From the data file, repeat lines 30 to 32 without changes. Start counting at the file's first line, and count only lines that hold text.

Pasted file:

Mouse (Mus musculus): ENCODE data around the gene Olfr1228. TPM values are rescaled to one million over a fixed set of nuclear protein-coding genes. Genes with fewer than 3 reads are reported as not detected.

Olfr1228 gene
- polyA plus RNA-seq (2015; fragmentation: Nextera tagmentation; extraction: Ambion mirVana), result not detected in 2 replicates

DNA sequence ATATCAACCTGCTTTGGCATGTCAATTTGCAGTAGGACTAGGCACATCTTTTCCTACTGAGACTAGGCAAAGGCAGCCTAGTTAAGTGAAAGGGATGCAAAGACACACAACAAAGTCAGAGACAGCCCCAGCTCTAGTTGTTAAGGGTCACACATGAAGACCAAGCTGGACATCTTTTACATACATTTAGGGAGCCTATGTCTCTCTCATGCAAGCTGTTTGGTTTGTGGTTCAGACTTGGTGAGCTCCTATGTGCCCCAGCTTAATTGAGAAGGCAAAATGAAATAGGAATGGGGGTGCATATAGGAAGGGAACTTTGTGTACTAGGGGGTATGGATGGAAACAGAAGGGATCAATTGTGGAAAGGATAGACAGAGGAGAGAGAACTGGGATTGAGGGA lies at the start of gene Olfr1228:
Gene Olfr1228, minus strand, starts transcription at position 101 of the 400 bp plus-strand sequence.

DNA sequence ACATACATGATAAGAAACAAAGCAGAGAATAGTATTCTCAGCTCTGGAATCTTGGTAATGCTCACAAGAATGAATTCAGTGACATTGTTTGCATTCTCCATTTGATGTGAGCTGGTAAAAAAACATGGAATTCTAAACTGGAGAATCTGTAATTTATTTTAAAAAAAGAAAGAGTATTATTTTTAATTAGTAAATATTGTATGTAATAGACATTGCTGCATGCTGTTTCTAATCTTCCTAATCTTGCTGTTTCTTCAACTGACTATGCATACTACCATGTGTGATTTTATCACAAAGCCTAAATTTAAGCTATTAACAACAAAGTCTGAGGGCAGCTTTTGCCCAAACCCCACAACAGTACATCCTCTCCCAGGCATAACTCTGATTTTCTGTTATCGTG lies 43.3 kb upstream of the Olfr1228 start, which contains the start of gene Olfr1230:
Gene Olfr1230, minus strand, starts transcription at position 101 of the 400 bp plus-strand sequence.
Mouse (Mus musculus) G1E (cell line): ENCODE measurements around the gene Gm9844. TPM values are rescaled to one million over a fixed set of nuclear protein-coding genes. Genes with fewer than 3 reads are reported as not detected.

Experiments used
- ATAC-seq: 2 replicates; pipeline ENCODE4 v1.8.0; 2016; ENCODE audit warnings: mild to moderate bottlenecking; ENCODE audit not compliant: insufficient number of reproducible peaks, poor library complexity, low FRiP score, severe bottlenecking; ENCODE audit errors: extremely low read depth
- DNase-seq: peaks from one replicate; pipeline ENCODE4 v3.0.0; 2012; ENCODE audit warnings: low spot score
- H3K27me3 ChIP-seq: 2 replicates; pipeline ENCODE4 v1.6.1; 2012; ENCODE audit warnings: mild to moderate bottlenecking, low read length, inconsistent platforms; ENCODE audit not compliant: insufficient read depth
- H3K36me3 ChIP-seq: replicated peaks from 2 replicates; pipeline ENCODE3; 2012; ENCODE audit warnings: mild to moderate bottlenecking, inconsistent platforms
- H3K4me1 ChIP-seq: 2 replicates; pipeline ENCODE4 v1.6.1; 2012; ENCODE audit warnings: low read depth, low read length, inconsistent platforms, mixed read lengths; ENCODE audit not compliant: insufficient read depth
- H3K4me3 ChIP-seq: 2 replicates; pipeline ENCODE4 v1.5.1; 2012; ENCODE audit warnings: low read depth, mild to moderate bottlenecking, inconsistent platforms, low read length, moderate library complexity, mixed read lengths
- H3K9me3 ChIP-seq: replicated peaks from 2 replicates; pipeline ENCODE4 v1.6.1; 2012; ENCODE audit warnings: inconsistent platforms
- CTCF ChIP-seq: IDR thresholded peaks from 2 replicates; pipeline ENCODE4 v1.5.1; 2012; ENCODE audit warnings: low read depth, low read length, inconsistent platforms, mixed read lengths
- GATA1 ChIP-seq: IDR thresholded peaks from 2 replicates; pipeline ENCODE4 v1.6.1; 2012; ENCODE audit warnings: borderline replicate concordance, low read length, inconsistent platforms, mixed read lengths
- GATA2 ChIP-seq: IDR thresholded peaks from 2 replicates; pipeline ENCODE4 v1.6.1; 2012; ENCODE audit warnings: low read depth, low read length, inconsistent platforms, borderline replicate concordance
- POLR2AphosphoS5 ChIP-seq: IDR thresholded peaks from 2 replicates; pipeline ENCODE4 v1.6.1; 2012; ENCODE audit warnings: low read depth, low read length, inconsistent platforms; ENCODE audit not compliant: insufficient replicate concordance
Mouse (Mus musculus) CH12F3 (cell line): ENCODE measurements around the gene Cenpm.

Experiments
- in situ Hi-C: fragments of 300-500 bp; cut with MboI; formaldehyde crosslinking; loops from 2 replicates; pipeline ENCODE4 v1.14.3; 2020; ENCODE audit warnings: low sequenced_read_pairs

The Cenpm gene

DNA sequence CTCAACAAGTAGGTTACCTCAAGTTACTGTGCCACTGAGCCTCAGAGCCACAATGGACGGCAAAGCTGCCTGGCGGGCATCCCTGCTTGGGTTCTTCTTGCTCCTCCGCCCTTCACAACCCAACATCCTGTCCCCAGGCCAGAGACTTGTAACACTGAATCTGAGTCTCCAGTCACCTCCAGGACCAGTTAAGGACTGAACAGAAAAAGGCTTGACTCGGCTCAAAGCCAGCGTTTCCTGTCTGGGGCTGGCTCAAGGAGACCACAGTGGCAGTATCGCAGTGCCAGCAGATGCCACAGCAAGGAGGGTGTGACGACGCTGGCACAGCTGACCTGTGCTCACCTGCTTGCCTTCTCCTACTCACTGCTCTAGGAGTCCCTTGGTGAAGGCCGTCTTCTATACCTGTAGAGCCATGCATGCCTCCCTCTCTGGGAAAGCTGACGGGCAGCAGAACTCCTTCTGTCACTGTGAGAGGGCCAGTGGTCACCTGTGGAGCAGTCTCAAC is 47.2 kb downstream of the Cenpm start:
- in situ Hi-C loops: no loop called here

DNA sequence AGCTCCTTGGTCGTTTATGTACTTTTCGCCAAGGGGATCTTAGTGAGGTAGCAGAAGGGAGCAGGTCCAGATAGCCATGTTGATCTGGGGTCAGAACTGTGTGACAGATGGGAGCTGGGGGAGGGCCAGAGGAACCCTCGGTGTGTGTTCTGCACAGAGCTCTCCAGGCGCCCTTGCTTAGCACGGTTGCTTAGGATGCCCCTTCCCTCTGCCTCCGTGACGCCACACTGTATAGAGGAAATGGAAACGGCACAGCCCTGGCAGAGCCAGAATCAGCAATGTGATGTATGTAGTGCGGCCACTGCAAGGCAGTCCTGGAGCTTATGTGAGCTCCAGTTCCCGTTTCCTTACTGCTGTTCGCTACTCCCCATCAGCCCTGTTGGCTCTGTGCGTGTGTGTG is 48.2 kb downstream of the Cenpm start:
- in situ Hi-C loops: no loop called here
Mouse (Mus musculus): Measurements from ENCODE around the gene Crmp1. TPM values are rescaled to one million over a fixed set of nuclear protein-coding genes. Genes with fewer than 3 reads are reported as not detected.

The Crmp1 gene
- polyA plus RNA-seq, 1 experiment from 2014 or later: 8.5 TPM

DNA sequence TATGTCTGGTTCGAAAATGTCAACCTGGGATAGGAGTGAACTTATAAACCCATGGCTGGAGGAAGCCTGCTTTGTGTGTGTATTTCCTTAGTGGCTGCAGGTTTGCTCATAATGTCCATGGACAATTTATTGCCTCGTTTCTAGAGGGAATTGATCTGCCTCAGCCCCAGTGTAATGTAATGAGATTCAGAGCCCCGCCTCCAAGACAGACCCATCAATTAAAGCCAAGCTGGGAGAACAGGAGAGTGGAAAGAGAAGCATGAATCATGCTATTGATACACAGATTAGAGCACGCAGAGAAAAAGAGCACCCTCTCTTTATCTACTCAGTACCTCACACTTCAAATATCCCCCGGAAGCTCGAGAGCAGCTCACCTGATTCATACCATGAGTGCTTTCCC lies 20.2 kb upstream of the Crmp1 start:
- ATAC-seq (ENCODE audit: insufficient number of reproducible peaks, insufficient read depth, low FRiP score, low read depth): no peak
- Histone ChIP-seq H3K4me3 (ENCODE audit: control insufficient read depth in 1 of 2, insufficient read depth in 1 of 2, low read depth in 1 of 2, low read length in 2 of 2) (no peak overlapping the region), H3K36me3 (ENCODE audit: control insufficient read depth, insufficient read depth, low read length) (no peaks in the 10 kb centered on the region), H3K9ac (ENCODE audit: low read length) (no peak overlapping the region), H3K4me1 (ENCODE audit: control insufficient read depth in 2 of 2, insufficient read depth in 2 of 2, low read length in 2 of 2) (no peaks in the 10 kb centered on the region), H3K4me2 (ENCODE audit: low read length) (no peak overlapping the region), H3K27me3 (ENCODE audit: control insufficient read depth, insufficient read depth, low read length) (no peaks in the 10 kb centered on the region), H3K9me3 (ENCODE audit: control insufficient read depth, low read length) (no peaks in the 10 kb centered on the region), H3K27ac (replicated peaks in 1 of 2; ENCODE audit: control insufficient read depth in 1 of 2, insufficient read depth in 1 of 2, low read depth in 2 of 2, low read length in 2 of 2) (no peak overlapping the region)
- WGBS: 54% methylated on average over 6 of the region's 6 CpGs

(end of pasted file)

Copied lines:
The Crmp1 gene
- polyA plus RNA-seq, 1 experiment from 2014 or later: 8.5 TPM

DNA sequence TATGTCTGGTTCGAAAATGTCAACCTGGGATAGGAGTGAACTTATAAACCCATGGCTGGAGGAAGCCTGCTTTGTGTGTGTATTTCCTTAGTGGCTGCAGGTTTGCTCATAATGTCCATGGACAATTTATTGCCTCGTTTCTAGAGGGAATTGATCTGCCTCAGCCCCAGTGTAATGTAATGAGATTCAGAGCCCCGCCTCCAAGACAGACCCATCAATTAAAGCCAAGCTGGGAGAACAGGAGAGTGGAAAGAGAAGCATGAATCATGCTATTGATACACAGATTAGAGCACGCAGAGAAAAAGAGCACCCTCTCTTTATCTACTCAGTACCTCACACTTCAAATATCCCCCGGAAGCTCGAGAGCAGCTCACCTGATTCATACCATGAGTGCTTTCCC lies 20.2 kb upstream of the Crmp1 start: